Scalia went further, and argued that the Counsel was not an inferior office. It had nearly all the powers of the Attorney General, and had no superior officer in any real sense. Worse yet, the majority relied on no real precedent to conclude that it was an inferior officer. Scalia said the majority also treated Myers and Humphrey’s Executor shabbily, as neither ever suggested that an officer with pure executive functions should be insulated from removal. He contended that the majority’s test for whether good cause restrictions could be implemented was hopelessly arbitrary. Not content to rest there, Scalia showed how the Independent Counsel was terrible public policy. While most prosecutors are forced to use discretion because of the infinite amount of potential cases, special prosecutors have every incentive to keep digging until they find something. Also, by taking away ultimate responsibility from the President, the law ensures that no one can really be held accountable for an out-of-control Independent Counsel.

Conventional wisdom has it that this was Scalia’s greatest dissent ever, and it’s easy to see why. It’s a masterpiece of legal argumentation, and it’s almost unbelievable that no other Justice joined it. Although best remembered for the quote “this wolf comes as a wolf,” I think that barely even makes the top five quotes in the opinion. Even better are:

  • This is somewhat like referring to shackles as an effective means of locomotion.
  • Evidently, the governing standard is to be what might be called the unfettered wisdom of a majority of this Court, revealed to an obedient people on a case-by-case basis.
  • It is in fact comforting to witness the reality that he who lives by the ipse dixit dies by the ipse dixit.

Scalia’s dissent is more timely than ever in light of the ongoing attempts by the deep state, assisted by an evil media and a pliable Congress, to stage a coup against President Donald Trump. The malicious bureaucratic cabal that’s out to get Trump needs to be annihilated, once and for all. Trump needs to have ultimate authority and control, or presidential elections will become meaningless, and Americans will be ruled forever by an unelected deep state hellbent on destroying anyone who tries to restore power to the people.

This is a fight nearly as important as the fight against the destruction of the family through abortion, divorce, and premarital sex. The darkest day of the 1970s was January 22, 1973, when the Roe v. Wade decision was announced. But the second darkest day was August 9, 1974, when President Richard Nixon resigned in the face of vicious, abusive, and amoral ruling class clique. He should have fought to the bitter end, because the nation was crippled forever when he let the bad guys win. In the 43 years since, the godless deep state cabal has only grown more emboldened, more powerful, and more eager to force another resignation on the basis of some BS makeweight ‘scandal.’

All prayers to Trump and Pence in the years to come, for their battles are not merely “against flesh and blood, but against the rulers, against the authorities, against the cosmic powers over this present darkness, against the spiritual forces of evil in the heavenly places” – Ephesians 6:12.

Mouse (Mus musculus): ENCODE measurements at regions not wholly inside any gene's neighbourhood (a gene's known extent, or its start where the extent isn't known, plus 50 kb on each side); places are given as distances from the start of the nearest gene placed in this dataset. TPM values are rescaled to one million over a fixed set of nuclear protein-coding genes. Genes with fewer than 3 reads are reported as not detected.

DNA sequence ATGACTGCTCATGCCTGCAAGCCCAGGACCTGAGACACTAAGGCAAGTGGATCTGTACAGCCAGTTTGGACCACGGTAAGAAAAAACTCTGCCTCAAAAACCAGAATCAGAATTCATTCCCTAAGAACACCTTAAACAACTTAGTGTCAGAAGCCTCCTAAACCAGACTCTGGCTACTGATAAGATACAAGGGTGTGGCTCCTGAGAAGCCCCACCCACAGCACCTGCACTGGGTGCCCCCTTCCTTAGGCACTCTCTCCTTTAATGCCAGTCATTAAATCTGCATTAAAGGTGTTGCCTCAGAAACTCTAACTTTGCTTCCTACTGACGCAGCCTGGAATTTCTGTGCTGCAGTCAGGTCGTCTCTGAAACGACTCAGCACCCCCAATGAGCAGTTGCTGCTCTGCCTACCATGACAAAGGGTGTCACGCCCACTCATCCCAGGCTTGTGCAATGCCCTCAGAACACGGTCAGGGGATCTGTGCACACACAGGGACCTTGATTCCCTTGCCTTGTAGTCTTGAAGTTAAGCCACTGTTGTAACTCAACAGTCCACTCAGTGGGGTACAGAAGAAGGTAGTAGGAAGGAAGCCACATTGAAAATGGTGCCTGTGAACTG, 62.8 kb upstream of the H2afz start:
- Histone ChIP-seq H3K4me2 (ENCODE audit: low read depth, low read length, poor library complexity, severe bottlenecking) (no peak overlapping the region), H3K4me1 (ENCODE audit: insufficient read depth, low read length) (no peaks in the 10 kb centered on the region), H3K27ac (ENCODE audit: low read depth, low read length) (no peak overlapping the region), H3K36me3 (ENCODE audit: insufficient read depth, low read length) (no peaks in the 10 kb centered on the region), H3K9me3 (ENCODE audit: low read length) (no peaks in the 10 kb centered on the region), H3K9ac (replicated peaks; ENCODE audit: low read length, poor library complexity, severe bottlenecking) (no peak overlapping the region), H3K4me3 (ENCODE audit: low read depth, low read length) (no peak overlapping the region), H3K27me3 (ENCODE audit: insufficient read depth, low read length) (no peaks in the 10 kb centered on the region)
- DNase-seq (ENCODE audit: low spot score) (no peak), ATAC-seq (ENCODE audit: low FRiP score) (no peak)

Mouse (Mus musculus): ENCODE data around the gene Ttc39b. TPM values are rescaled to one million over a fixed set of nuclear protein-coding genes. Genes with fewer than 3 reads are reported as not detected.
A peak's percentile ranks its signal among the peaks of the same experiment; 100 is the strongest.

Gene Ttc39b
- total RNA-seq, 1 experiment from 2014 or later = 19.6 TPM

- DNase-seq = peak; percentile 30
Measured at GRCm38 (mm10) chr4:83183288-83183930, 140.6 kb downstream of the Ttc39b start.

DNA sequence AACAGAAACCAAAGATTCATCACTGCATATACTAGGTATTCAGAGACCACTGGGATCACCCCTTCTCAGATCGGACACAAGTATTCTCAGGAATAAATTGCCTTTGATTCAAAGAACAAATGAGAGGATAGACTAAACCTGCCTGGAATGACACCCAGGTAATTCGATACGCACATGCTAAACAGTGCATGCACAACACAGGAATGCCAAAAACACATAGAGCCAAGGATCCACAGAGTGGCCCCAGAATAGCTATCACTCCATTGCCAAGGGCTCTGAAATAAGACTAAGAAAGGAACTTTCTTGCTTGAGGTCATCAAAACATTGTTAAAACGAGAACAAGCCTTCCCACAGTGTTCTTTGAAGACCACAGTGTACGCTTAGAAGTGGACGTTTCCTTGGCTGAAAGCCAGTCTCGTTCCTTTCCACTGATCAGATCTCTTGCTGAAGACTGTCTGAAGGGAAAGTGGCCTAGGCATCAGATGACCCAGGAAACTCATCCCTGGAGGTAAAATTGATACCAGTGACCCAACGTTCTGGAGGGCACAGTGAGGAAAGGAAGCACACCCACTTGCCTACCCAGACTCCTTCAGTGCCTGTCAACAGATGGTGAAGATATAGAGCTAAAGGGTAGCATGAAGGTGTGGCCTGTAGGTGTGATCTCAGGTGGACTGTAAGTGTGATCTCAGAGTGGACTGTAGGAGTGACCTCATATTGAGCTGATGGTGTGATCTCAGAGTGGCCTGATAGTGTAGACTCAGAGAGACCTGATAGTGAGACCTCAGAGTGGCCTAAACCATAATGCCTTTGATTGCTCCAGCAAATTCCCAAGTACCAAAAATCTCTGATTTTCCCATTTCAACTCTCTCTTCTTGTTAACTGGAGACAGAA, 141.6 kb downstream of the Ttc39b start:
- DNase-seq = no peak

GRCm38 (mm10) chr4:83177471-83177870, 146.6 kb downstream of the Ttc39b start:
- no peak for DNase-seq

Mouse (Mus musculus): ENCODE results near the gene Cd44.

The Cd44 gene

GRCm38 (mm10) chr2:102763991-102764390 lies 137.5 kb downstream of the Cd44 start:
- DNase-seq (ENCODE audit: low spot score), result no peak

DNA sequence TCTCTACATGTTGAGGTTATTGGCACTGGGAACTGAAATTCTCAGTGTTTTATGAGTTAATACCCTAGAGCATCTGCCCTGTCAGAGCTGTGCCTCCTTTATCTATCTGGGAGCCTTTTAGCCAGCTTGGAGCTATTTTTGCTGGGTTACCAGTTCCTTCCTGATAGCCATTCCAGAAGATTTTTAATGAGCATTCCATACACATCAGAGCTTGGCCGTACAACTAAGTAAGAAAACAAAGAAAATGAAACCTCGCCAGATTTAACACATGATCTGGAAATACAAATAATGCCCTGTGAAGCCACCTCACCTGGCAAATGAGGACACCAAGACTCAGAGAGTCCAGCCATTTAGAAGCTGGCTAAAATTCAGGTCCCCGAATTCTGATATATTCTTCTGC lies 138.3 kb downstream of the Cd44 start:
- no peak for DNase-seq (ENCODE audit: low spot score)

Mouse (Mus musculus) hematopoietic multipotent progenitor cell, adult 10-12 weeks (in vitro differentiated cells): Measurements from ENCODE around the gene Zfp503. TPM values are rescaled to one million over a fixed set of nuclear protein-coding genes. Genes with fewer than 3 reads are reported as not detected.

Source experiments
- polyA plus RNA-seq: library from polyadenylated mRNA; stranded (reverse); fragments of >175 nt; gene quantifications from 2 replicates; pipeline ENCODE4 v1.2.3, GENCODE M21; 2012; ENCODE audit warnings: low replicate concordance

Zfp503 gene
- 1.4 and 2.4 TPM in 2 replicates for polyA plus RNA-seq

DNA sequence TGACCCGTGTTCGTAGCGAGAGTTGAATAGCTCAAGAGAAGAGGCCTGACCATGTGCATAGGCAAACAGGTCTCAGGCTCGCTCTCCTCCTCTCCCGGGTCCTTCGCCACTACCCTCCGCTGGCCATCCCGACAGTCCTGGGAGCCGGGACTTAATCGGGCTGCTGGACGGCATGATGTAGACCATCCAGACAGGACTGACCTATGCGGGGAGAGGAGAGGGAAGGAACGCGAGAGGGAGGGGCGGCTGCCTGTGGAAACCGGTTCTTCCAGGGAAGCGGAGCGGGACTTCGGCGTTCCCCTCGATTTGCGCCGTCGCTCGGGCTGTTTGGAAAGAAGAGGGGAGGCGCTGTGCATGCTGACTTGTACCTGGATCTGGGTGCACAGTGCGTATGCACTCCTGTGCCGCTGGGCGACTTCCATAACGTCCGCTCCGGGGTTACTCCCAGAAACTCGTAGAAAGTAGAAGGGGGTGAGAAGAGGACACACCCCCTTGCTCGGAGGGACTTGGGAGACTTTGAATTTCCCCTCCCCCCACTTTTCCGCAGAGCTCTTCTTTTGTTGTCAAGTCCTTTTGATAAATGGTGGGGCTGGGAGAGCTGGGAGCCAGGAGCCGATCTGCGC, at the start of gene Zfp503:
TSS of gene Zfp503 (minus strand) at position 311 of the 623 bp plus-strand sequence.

Bowen v. Kendrick

487 U. S. 589

June 29, 1988

In the Adolescent Family Life Act (AFLA), Congress allowed grants to be given to organizations for the education of children. The children would be encouraged toward premarital chastity and adoption instead of premarital sex and abortion. Grant applicants were required to state how they could involve religious organizations (among other community organizations) in the program). Some religious affiliated groups received grants, and some allegedly used the grant money to teach religious doctrines about sex and pregnancy to children. The AFLA was thus attacked both facially and as-applied.

The Supreme Court upheld the act 5-4. Rehnquist considered the facial challenge first, under the Lemon test. It had an obvious secular objective, and it did not illicitly advance religion. Though the statute referred to religious organizations, they were merely among many community players to be brought in for the education of children. Even though funds sometimes went directly to religious organizations, this had been allowed in other cases, such as aid to Catholic hospitals, or aid to nominally religious colleges. Looking at the record, Rehnquist did not think most grant recipients could be described as ‘pervasively sectarian’ in the way that parochial elementary schools were. Although the law did not specifically prohibit teaching religious doctrines, Rehnquist trusted grant recipients to abide by the Constitutional separation of church and state, and noted that recipients had to check in with the government from time to time.

Rehnquist summarily added that these check ins would not result in excessive entanglement – the final, much maligned Lemon prong. Finally, he turned to the as-applied challenge, and said that a remand would be necessary to determine which grant recipients had actively taught religious doctrines. O’Connor, in concurrence, denied that the Court was retreating from a strong commitment to the Establishment clause. Kennedy, joined by Scalia, noted that even ‘pervasively sectarian’ organizations should be able to receive grant money so long as they refrained from using it to teach religious doctrines.